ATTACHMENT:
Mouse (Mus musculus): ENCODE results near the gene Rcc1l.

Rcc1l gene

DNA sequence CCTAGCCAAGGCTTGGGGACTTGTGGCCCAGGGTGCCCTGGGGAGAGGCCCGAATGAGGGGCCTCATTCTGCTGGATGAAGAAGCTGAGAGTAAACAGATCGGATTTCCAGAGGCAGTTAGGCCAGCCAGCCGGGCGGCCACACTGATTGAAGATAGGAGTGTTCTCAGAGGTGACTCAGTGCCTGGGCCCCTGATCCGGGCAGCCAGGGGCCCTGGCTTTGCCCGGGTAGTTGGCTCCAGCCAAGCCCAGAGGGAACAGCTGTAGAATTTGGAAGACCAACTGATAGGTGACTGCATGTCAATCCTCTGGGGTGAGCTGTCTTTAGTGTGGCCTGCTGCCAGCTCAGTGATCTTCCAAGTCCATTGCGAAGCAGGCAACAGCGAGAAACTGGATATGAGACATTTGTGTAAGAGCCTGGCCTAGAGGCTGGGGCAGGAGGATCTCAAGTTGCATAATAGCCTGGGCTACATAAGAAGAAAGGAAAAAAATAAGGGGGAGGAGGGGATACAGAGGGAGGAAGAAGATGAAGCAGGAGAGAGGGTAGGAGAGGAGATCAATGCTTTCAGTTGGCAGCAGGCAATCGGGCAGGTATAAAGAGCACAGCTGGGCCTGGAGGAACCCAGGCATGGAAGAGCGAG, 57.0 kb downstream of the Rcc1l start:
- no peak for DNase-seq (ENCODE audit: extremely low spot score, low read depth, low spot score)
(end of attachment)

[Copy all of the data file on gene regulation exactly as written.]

Mouse (Mus musculus): ENCODE results near the gene Rcc1l.

Rcc1l gene

DNA sequence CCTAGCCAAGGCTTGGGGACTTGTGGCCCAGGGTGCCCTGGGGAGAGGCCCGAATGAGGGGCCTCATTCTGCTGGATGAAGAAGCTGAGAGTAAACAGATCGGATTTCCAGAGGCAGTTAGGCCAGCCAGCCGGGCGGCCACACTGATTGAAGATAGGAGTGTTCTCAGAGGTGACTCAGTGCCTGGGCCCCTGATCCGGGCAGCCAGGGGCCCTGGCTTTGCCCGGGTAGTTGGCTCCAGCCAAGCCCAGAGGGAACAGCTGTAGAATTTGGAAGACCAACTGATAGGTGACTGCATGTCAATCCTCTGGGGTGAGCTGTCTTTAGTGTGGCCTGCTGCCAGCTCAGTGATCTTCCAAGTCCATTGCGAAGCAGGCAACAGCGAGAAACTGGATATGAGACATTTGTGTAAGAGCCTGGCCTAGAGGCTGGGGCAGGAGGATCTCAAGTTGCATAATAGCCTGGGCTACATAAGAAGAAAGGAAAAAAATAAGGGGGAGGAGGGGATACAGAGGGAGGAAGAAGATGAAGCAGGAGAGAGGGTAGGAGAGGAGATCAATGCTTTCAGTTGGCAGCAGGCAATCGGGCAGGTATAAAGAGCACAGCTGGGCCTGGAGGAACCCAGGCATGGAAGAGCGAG, 57.0 kb downstream of the Rcc1l start:
- no peak for DNase-seq (ENCODE audit: extremely low spot score, low read depth, low spot score)